From Zero To Heroine… China Nicky Wins

 

Starsha 14%

Camareh – 21%

China Nicky – 65%

The world’s greatest classical dramatist, William Shakespeare wrote in one of his timeless plays that there is a tide in the affairs of men which taken at flood leads on fortune.

So is it for Haja Mariama Kamara aka China Nicky who was crowned on Sunday, 15th October, 2018 at Quincy’s (former Paddy’s International nightclub) as the winner of the Big Sister – Salone TV reality Show was, before now, a relatively unknown entertainer that featured with renowned comedian, Sara D Great.

So eagerly anticipated and hot was the crowning event that the entire stretch of Sir Samuel Lewis Road in Aberdeen along which Quincy’s is located was jam-packed.  As can be expected in such intensely competitive events, it was not unusual to see fans and supporters of the three finalists clashing outside and inside the venue. These clashes scared away some people but  were not troubling enough to cause a cancellation of the event to deter the crowd from thronging into Quincy’s  to be part of the groove.

Foreshadow of who the winner of the Zainab Sheriff inspired Big Sister Reality TV Show was seen in the thousands of ‘Rashul Gang’ paraphernalia that was seen everywhere, outnumbering any other contestant by a big margin.

Indeed, when the final fan support numbers were announced, China Nicky scored an overwhelming 65% with her closest rival Camareh scoring a distant 21% followed by third place winner Starsha with 14%.

Majority of people who watched the series as it progressed and those that were at the final agreed that it was a well deserved victory for China Nicky whose crowning qualities, according to many, were her naturalness, sense of humor and ability to entertain with words and phrases that appealed to and captured the imagination of the grassroots, such as her coming up with the word “Rashul” which is actually pronounced in Krio as “rasul” in English meaning wrestle.

China Nicky’s ascent from zero to national heroine can be said to have come about by a stroke of luck. Zainab Sheriff, the CEO of ZedZee Multimedia Entertainment Ltd, who had taken part in the South African Big Brother, came out of the House with the idea of launching a national version of the globally popular brand. It took her some years putting the idea together before approaching the CEO of African Young Voices (AYV) Media Empire, Anthony Navo Jnr., who readily and willingly decided to put his money on it. With funding secured, Zainab and team went round the country auditioning to find twelve lucky talented young women who would be in the Big Sister House.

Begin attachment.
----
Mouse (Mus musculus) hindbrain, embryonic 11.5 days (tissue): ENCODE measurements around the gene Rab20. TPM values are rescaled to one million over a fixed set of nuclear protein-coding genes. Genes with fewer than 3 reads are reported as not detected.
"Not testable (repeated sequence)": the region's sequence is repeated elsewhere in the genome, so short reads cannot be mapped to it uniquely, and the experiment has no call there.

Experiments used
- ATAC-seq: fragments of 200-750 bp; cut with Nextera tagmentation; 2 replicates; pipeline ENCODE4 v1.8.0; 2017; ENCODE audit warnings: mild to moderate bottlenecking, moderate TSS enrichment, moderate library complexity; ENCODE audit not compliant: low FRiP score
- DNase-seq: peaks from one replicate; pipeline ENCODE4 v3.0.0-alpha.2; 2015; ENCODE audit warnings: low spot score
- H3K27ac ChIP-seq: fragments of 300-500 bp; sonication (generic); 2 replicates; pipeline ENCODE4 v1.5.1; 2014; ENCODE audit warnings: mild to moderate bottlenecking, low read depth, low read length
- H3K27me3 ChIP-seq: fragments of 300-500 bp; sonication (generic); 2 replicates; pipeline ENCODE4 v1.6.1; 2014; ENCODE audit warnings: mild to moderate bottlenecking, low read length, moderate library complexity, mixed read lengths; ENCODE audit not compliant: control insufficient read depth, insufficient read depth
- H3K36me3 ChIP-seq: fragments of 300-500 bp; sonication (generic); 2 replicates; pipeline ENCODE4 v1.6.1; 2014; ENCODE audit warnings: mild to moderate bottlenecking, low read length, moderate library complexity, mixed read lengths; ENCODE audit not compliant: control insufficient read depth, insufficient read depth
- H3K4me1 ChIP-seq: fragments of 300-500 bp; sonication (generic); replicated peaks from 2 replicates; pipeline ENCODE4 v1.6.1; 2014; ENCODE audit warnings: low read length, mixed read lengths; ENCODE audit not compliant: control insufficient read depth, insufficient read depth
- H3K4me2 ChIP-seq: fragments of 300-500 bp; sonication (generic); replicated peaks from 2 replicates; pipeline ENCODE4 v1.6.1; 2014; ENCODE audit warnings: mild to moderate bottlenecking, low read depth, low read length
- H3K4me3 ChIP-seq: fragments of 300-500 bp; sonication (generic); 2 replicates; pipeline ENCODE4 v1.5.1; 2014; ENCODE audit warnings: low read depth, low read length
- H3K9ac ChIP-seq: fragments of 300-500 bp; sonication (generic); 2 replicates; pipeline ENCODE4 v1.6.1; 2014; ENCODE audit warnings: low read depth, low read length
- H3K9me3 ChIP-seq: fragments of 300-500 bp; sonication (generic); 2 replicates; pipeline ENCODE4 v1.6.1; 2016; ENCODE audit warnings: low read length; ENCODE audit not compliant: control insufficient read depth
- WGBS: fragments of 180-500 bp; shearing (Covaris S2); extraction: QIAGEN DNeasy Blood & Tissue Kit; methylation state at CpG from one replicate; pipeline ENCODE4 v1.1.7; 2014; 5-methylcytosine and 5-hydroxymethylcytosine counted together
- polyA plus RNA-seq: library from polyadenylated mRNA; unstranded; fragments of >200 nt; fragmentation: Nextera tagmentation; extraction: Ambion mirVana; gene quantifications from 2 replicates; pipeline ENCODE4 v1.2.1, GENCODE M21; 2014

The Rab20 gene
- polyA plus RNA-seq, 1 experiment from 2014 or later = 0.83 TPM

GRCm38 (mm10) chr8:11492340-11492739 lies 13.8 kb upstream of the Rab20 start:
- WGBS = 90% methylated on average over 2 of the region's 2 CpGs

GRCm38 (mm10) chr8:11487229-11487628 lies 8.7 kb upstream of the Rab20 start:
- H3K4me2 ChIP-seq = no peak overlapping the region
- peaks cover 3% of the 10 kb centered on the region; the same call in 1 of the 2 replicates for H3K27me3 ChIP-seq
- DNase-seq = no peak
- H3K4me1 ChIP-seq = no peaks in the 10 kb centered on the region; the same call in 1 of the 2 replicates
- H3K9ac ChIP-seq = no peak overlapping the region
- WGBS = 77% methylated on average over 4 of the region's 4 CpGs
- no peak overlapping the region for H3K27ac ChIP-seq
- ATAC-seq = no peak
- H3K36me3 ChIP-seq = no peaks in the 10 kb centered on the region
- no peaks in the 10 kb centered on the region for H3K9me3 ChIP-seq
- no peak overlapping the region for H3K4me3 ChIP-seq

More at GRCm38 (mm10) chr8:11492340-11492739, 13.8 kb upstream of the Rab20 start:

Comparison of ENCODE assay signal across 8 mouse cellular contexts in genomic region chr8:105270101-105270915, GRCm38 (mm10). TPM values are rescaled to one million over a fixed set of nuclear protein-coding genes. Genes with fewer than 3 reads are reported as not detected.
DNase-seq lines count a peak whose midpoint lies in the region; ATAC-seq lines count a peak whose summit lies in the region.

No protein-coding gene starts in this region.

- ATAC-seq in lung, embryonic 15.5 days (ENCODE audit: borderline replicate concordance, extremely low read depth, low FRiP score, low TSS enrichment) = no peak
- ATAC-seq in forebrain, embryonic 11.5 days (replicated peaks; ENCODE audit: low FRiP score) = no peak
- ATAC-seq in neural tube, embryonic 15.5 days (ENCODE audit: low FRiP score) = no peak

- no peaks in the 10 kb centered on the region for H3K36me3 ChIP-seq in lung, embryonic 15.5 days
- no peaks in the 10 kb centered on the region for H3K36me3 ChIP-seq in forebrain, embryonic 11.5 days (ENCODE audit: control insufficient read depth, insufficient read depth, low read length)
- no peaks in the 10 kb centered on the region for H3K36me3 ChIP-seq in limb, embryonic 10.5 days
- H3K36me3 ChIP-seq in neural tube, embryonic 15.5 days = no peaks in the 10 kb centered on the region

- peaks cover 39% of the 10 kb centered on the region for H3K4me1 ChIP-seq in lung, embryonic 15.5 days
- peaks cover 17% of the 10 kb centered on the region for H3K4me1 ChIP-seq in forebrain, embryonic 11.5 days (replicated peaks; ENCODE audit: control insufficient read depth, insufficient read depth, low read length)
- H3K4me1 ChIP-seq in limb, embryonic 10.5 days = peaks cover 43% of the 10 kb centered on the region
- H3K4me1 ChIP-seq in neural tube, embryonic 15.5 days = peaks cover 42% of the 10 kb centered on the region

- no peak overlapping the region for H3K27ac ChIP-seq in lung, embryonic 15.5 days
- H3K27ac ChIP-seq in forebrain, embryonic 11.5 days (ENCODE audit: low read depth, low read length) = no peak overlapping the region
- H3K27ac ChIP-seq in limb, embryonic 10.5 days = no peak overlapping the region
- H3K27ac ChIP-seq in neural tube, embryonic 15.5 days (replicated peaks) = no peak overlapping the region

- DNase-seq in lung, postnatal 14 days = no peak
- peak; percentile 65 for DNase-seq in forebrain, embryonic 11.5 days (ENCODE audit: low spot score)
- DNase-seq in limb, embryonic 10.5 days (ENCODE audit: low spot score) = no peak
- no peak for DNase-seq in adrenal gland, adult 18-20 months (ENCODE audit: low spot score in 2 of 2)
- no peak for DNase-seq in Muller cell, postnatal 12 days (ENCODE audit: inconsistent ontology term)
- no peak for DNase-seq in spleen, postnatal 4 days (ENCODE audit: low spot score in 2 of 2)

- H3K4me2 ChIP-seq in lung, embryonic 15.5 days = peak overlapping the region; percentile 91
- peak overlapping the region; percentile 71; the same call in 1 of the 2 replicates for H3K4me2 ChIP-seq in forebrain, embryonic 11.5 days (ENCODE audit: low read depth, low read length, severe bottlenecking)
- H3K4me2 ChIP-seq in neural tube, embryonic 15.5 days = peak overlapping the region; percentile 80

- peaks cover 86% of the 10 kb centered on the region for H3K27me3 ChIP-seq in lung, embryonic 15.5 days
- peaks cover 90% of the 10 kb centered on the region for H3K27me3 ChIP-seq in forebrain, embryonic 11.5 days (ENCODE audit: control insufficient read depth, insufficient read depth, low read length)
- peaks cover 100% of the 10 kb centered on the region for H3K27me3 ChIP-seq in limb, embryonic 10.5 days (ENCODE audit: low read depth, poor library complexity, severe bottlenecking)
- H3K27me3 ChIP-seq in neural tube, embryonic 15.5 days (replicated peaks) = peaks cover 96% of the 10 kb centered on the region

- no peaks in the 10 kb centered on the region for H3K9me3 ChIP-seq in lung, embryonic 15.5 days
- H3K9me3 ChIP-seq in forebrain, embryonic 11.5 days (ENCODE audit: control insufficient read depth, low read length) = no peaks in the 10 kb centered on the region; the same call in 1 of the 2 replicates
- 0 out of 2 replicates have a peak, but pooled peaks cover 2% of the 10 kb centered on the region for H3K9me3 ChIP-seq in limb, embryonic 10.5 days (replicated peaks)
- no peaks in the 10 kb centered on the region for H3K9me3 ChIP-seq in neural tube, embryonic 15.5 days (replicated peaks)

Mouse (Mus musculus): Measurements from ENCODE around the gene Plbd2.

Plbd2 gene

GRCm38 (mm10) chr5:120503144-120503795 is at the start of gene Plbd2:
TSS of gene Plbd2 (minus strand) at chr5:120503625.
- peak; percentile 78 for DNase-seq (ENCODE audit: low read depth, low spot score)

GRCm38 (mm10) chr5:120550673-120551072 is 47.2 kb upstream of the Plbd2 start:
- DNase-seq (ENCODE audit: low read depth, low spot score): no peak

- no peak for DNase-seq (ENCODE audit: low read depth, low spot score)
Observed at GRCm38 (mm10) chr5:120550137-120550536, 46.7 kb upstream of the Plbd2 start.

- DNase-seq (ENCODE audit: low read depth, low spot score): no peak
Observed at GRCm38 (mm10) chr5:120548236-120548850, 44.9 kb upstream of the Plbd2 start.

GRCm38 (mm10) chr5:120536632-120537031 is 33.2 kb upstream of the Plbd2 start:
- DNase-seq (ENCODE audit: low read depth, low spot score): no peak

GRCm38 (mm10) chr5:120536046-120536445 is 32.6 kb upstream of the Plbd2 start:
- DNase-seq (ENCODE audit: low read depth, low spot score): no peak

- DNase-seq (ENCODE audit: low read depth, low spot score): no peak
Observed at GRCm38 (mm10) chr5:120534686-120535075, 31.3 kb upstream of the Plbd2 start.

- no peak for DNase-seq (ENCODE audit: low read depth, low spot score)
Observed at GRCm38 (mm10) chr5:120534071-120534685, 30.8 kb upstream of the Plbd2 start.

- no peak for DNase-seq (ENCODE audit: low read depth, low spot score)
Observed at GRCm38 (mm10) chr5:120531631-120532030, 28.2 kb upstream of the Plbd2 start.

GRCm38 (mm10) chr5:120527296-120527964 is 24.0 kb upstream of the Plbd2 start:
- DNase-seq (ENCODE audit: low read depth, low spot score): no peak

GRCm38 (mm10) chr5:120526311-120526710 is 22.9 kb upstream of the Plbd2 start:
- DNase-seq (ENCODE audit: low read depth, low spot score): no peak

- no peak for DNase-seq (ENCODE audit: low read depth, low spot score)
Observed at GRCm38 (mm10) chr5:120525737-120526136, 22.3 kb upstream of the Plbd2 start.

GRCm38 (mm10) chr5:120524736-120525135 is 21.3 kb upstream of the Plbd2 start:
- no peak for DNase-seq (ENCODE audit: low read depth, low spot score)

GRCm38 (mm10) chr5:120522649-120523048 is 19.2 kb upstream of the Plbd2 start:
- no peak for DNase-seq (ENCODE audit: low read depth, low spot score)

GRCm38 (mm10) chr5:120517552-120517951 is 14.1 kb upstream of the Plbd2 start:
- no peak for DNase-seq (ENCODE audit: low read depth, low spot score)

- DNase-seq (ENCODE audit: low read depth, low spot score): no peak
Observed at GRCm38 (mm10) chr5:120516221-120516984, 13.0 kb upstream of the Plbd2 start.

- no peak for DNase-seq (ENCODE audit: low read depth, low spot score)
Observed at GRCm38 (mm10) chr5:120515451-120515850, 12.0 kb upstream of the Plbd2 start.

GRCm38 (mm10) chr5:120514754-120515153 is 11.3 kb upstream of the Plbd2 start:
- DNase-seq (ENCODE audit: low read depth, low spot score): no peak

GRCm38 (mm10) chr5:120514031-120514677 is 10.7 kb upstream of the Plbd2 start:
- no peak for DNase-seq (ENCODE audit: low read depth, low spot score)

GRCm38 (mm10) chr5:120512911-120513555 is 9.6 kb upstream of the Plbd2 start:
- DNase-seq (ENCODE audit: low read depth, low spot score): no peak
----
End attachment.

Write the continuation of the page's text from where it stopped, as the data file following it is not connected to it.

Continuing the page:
Poor, barely literate but ambitious and determined to make a name for herself, China Nicky, who got her nickname from a combination of her admiration for Ninki Minaj and she having Chinese features, took the plunge and got admission into the House.   As the month-long show progressed and most of the housemates evicted, with two others and China Nicky staying on and exhibiting her charm, grace and confidence, she started winning hearts and minds. She faced many eviction threats but when her closest challenger Kula was evicted, it became inevitable that the crown would rest on the head of her, who has now become a brand name, going  home with a brand new Suzuki mini saloon car, Le10 million and prospects of bigger things to come in the entertainment industry.

An appreciative nation that followed the show and helped to make it a resounding success has congratulated Zainab Sheriff, AYV, Africell and other sponsors, the girls in the house and all who contributed to its making and airing. At the end of the day, everybody was a winner including Mama Salone whose name has now gone far and wide because of the Madam Ella Koblo Gulama Big Sister show whose primary purpose was to showcase women as more than just beauties to be admired but also to be admired for their brains and talents. This, many said, will serve as motivation for other girls with hidden talents to come out of the closet and show the nation and the world what they have to offer.

Many people also stated that whilst the show lasted, it brought together Sierra Leoneans at home and abroad beyond tribal, regional, religious and political lines and succeeded to build a bridge across what one commentator called a deeply polarized society.

Meanwhile, critics have said that Big Sister which seeks to market the country’s culture positively to a large international audience left a lot to be desired but that from the criticisms and recommendations that were made, the producers should not be discouraged but see the programme as a work in progress with a lot more to be learnt that would go to improving both content and meaning, making the process universally relevant and acceptable.